Wednesday, November 10, 2010

Grandma's Tinnerino's Meatballs




The meatball.
My go-to comfort food.
Simple.
Savory.
Seductive.
These little guys span the globe from Austria to Vietnam. People in Belgium call them ballekes; in Greece they are known as keftedes; in the Philippines they are bola-bola. And of course in Italy it is the well loved polpette .
They can be served as tiny appetizers, in soups and as sandwiches, and of course with spaghetti. No matter what you call it, or how you serve it, a good meatball is one of life's tasty pleasures. 







But it's hard to make a good meatball.
My grandmother made {hands down} the world's BEST meatballs.  At six years old, I was her little sous chef, donning an oversized collared shirt in lieu of an apron. She measured everything in the palm of her little, arthritic hand (measuring cups & spoons are just more dishes to do).
And nothing went to waste. 







Even the stubborn film tenaciously gripping the insides of the emptied cans of crushed tomato got rinsed with a little water and added back into the pot. She piled all her ingredients in a roasting pan: the ground meat (sirloin, pork and veal) with an egg cracked on top at one end; and breadcrumbs at the other.







"Only combine the meat and egg until the meat looks like it's covered in snot" Well, that was a no-brainer... Six year olds are granted PhDs in Mucosal Engineering. Sure it sounds gross, but you'll probably remember it.
I sure did.






Then come the breadcrumbs.  They can't just be added to the snotty meat/egg mixture. First you must add a little water until it feels like the sand at the beach closest to the surf. Then you combine it with the meat.  It's very important not to overmix. "It should feel like a woman's breast" 
Really?
I was six. Breast wasn't even in my lexicon. She grabbed my hand and pressed it against her. "See...like this". 
Sure, I had just felt up my grandmother but now I knew what a meatball should feel like. 






There is only one correct way to form a meatball. You grab enough to fit in your hand "Not too much" and roll it into a ball pressing it rather forcefully, as though you were trying to squeeze water out of it.
{Like the way you made snowballs when you were throwing them at kids from the neighborhood who made fun of your shiny new blue plastic coat that you begged Santa for}. 
The newly formed morsels get placed at the end of the roasting pan, opposite the pile of breast-like mixture. As the pile gets smaller you have more room to place them and at the end, you will have a roasting pan filled with perfectly formed meatballs.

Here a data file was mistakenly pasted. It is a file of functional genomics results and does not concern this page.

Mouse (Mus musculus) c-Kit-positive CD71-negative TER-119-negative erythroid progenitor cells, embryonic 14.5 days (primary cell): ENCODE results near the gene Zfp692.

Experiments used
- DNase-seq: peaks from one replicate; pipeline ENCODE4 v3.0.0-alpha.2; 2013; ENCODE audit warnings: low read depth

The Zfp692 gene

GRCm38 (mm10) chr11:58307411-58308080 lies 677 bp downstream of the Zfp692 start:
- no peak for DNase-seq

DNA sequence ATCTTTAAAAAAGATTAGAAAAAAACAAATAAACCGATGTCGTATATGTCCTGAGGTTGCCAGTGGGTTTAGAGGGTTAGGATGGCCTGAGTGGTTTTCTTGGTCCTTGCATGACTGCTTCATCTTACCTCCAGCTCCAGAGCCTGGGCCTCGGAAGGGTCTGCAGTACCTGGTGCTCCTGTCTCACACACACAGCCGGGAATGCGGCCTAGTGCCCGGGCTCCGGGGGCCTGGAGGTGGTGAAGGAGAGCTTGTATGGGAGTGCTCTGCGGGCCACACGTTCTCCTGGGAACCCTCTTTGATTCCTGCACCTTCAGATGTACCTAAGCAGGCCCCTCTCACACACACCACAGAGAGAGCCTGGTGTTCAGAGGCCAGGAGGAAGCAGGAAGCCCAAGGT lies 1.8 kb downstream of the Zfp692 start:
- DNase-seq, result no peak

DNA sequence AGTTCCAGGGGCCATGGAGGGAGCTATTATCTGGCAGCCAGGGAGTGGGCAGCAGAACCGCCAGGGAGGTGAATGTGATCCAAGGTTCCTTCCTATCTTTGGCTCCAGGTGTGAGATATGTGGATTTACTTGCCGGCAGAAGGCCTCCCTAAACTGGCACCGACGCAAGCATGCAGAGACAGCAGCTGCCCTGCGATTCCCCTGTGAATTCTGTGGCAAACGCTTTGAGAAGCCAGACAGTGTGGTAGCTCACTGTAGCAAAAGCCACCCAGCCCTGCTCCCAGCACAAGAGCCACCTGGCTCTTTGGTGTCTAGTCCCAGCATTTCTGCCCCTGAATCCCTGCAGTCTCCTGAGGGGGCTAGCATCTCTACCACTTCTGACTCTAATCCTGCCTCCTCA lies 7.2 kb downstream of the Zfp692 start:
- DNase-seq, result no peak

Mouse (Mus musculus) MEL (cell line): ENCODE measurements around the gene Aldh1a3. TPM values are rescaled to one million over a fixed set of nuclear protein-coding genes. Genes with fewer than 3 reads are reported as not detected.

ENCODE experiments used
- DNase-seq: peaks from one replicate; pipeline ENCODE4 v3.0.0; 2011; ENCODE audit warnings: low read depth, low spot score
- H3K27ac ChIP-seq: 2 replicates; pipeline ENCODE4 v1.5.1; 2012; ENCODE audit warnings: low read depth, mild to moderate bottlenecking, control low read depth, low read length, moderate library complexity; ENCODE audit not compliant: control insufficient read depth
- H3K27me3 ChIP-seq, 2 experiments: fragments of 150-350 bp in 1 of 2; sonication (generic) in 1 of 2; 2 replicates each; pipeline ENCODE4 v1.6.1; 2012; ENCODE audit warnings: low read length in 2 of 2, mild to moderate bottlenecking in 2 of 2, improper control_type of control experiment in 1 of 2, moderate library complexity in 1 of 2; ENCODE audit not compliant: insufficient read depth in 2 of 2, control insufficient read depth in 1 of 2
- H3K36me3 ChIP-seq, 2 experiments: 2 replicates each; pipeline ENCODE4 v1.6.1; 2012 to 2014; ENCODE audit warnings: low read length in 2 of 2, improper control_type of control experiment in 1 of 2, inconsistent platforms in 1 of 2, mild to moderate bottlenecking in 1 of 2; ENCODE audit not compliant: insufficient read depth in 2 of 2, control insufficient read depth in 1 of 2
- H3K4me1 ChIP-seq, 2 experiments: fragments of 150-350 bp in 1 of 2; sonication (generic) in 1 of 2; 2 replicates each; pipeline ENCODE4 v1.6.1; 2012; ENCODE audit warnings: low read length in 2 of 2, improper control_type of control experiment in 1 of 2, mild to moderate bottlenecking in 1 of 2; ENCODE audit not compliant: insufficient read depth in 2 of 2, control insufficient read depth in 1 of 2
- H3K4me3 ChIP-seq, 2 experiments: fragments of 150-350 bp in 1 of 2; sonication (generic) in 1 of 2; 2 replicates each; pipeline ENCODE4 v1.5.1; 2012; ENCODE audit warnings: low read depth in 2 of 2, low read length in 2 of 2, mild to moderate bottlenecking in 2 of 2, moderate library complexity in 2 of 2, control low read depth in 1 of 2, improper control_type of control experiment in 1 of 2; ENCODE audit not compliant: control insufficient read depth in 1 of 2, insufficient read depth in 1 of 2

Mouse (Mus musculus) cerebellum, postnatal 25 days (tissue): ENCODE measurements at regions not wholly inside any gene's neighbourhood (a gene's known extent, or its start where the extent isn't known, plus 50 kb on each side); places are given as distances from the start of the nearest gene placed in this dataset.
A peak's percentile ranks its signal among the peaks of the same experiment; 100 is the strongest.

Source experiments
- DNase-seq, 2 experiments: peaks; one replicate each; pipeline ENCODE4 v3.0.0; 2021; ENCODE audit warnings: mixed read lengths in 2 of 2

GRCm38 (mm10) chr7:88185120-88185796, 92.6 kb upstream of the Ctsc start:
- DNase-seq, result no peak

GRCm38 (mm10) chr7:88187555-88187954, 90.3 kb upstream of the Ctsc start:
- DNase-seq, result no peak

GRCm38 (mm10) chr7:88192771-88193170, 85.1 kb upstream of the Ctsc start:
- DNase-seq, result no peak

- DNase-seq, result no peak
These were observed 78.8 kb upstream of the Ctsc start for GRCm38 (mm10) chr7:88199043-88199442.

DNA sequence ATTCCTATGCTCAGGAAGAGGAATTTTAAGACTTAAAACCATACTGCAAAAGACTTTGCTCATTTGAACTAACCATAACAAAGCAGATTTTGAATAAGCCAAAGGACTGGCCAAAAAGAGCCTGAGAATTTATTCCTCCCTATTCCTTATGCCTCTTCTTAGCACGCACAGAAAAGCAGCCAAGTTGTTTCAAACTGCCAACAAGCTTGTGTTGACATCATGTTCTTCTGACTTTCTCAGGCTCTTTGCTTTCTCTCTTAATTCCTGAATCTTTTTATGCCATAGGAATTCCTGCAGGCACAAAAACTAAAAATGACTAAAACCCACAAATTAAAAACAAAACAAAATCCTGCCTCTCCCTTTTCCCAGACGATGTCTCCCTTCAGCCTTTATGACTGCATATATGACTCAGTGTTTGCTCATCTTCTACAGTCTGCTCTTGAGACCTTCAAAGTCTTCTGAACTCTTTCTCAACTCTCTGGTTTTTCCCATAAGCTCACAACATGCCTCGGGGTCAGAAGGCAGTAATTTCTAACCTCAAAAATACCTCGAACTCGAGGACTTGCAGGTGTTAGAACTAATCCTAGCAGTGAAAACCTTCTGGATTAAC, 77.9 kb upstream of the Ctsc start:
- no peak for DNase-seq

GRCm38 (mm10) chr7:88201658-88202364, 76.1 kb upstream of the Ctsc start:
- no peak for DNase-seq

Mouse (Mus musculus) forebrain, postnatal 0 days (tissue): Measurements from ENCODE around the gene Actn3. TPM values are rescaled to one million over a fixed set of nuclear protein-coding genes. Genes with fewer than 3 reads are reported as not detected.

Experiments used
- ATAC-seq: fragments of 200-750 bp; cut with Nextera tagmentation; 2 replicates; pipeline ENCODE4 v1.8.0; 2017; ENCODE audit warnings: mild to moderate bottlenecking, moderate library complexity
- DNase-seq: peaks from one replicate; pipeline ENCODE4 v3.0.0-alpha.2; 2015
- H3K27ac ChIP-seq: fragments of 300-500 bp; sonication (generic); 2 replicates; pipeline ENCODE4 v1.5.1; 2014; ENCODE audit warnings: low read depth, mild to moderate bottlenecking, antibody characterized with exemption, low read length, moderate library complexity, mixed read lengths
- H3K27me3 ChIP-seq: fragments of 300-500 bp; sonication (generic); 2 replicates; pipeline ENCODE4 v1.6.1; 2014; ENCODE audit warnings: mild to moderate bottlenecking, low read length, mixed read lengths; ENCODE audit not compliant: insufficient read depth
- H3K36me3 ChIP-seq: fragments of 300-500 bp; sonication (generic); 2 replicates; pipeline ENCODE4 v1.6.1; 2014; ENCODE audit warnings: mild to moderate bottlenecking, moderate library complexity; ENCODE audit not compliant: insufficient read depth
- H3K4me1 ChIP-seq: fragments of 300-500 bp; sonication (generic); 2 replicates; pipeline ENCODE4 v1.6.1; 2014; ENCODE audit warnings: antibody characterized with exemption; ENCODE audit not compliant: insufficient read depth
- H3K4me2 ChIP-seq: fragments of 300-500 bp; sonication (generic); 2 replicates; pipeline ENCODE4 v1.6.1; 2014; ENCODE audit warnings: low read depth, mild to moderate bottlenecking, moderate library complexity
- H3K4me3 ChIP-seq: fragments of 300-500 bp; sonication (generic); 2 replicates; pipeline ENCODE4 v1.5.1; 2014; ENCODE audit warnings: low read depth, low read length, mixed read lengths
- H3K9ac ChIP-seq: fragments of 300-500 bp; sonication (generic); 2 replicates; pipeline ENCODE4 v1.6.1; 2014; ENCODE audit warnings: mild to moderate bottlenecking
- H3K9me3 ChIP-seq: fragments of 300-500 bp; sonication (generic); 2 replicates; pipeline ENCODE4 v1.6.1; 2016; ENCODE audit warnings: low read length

See?
Less dishes to do.






Next they get fried. "Don't overcook them! You just want them toasty. They'll finish cooking in the sauce." Well, most parents don't let their small children deep fry meatballs on the stove, and mine were no exception, so this has taken me years to master.
The oil has be hot. It has to pop when you flick a little water at it. And it only takes a couple of minutes to cook each side.
Some people like to blot them with paper towels to remove the excess grease.
Not us.
Nothing gets wasted.






 Then the meatballs get added to the gravy that has been simmering on the stove this whole time. This is where love and patience get added.
Which is genetic.
And tends to skip a generation (or two).
If left alone, the meatballs will titanic to the bottom and burn (and a burned pot is no fun the clean).
So the sauce must be stirred.
A lot.





Because she was only 4 1/2 feet tall (she's shorter now) my grandma would pull her step stool up to the stove to stir. She even had a special way of placing the wooden spoon on the edge of the pot so she could balance the cover on top while allowing enough steam to escape so the gravy can reduce.
This trick she perfected because she was tired of cleaning splattered tomato off her stove and backsplash.
The meatballs are done after a few rounds of poker Hollywood are played.






What's great about meatballs and gravy is that you can use them in so many other dishes: stews, chili, pizza, chicken, soups.
Now that I have five kids who can eat their own body weight daily, and a husband with a tapeworm, I make 20lbs of meatballs at a time.
I have 3 HUGE pots going on the stove and if I'm lucky, I'll have enough left over to freeze.
I'm not exagerating.
I wish I were.





Grandma Tinnerino's Meatballs & Gravy
*this is pared down for a normal family

Meatballs
3lbs ground meat (sirloin, pork, veal)
1 egg
1/3 cup breadcrumbs
finely chopped onion

Add the egg to the meat until just combined (insert snot imagery here).
Add some water to the breadcrumbs until they just stick together and mix into meat mixture. (Insert breast imagery here).
Don't forget your onions.
Press into balls.
Fry.
Cook in gravy for about an hour.

Gravy
4 cans crushed tomatoes
1 small can tomato paste
1/3 cup sugar
1 bay leaf
chopped onion
Italian seasoning
1 thick bone in pork chop

In a stock pot add tomatoes, sugar, bay leaf and Italian seasoning. Rinse the insides of the can with some water and add it back into the pot. Sear pork chop on both sides and toss it into the pot. Saute onions in pan after the meatballs have been fried then add to the pot.
Here's the secret: once all the meat has been fried, there will be lots of delectable morsels stuck to bottom of the pan. Scoop some gravy from the pot, add it to the pan and scrape the bottom. This will loosen all that flavor and clean your pan at the same time. Add it to your gravy.
See?
Nothing gets wasted.






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